The Dangers of BPA: BPA during Pregnancy

BPA pregnancy__1451439521_108.89.137.58You’ve surely heard some of the hype about BPA.  But is there really cause for concern?  Actually, yes.  Bisphenol A or BPA can be a harmful chemical that enters the bloodstream with some dangerous side-effects, especially during pregnancy.  Today we’re taking a look at the dangers of BPA during pregnancy and later this week we’ll examine how BPA may harm babies.

What is BPA?

BPA is a substance that has been used for nearly half a century to harden plastic containers, prevent rust in tin cans and deter bacteria.  It is widely found in food containers and beverage bottles.  Although it was designed to help protect and seal food and drinks, the chemical leeches from the containers into the items it is containing.  This contamination then enters our bodies and remains in our bloodstreams.  The Centers for Disease Control estimates that over 90% of Americans have BPA in their bloodstreams.

What are the Dangers of BPA?

The dangers of BPA stem from its ability to act like hormones, especially estrogen, in the body and interfere with the proper function of the endocrine system that doles out normal hormones.  Hormones are required to maintain body processes and are particularly important during pregnancy.  Pregnancy hormones are responsible for creating a nurturing and sustainable environment for babies to grow and thrive inside their mothers.  When hormones are off kilter, complications may arise during pregnancy and beyond.

Small levels of BPA are probably not terribly harmful.  However, during pregnancy, moms-to-be should take precautions to protect the development of their babies.  While a baby is growing in the womb, even small doses of BPA may have large consequences.  Research shows that BPA may lead to miscarriage, low birth weight or birth defects, and have greater implications on the baby once it is born.  BPA may be responsible for brain, behavioral, respiratory and reproductive disorders in infancy and later in life.  For mothers, BPA exposure during pregnancy can lead to insulin resistance (a threat that is already elevated during pregnancy) and increase body weight, both risk factors of type 2 diabetes.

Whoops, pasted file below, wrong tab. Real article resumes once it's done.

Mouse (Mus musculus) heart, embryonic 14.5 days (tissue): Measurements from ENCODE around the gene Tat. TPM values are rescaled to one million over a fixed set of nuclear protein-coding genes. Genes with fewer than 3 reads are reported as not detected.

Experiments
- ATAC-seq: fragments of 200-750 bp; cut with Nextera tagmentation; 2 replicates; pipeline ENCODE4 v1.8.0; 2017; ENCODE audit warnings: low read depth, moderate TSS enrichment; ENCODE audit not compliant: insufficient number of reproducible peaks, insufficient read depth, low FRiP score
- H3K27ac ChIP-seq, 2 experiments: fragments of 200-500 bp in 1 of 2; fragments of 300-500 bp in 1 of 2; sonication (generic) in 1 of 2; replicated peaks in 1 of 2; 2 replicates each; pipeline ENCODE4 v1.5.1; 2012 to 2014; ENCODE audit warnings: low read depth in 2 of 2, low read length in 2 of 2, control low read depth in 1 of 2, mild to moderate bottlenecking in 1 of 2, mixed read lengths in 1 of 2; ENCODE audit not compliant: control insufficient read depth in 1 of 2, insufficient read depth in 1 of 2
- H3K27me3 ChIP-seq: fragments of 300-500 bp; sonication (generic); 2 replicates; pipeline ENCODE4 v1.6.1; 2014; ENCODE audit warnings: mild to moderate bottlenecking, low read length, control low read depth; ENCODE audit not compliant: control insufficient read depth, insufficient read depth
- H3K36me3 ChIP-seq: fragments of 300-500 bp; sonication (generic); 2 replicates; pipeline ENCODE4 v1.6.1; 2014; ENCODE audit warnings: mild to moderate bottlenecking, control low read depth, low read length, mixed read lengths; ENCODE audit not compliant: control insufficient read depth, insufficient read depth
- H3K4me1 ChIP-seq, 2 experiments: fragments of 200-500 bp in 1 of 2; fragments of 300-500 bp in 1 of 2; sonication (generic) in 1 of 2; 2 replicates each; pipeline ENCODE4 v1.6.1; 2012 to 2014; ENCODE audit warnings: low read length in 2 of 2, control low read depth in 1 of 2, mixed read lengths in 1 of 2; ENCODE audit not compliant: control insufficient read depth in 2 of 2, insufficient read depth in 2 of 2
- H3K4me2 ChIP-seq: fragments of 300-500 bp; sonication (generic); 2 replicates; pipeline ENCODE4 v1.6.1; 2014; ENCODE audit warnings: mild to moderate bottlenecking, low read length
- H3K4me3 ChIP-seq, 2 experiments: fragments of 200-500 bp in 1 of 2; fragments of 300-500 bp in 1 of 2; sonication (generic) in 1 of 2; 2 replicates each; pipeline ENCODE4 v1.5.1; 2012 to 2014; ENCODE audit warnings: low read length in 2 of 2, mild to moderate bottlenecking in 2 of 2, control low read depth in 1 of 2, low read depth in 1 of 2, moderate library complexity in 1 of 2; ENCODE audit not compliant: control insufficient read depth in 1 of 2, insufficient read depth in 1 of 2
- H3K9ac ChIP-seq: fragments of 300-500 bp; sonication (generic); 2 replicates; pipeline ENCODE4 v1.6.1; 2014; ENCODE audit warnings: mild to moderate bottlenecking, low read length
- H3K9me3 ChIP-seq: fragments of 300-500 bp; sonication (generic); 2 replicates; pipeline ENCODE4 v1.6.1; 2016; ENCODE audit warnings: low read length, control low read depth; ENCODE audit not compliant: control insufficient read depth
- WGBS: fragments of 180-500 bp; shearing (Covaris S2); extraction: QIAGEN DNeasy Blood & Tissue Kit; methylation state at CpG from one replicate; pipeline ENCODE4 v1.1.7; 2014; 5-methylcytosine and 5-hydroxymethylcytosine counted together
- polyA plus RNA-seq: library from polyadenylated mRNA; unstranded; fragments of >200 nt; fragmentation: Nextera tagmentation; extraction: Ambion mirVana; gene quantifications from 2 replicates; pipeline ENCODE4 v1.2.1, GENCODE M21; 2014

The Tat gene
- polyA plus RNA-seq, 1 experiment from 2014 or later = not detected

The Food and Drug Administration has indicated some concern over the affects of BPA however no legislation has been passed preventing its use.  Some states and cities have taken matters into their own hands and outlawed the use of BPA in products made in their jurisdictions.  The US government is supporting more research on the potential dangers of BPA, including BPA during pregnancy, and encourages manufacturers to use BPA-free containers.  Unfortunately, sometimes the alternatives to BPA are just as dangerous as BPA itself.

How to Reduce BPA Exposure during Pregnancy

During pregnancy it is important to limit exposure to BPA as much as possible; however some exposure is unavoidable in our modern lives.  Whenever it is feasible, select fresh or frozen foods over canned foods, or look for foods contained in glass jars or cardboard cartons.  Acidic foods and beverages are more likely to leach BPA than other items.  Also, water bottles marked with recycling codes “3” or “7” probably contain BPA where as other numbers are less likely to have BPA.

bpa_free__1451439562_108.89.137.58Also, be vigilant of how you store food.  Glass containers are the best choice.  When you have to use plastic containers, make sure they are BPA-free and follow washing instructions.  Many plastic containers are not dishwasher or microwave safe.  Throw away any plastics that are chipped or cracked.

Here’s a little known fact about BPA:  it is also found in thermal paper like receipts.  Handle receipts as little as possible to avoid skin absorption of BPA and wash your hands after you do touch them.  Don’t use hand sanitizer until you’ve washed as that can actually increase absorption of BPA rather than reduce it.

Now that we’ve explored the dangers of BPA during pregnancy, stay tuned on our blog for our discussion of BPA and babies later this week.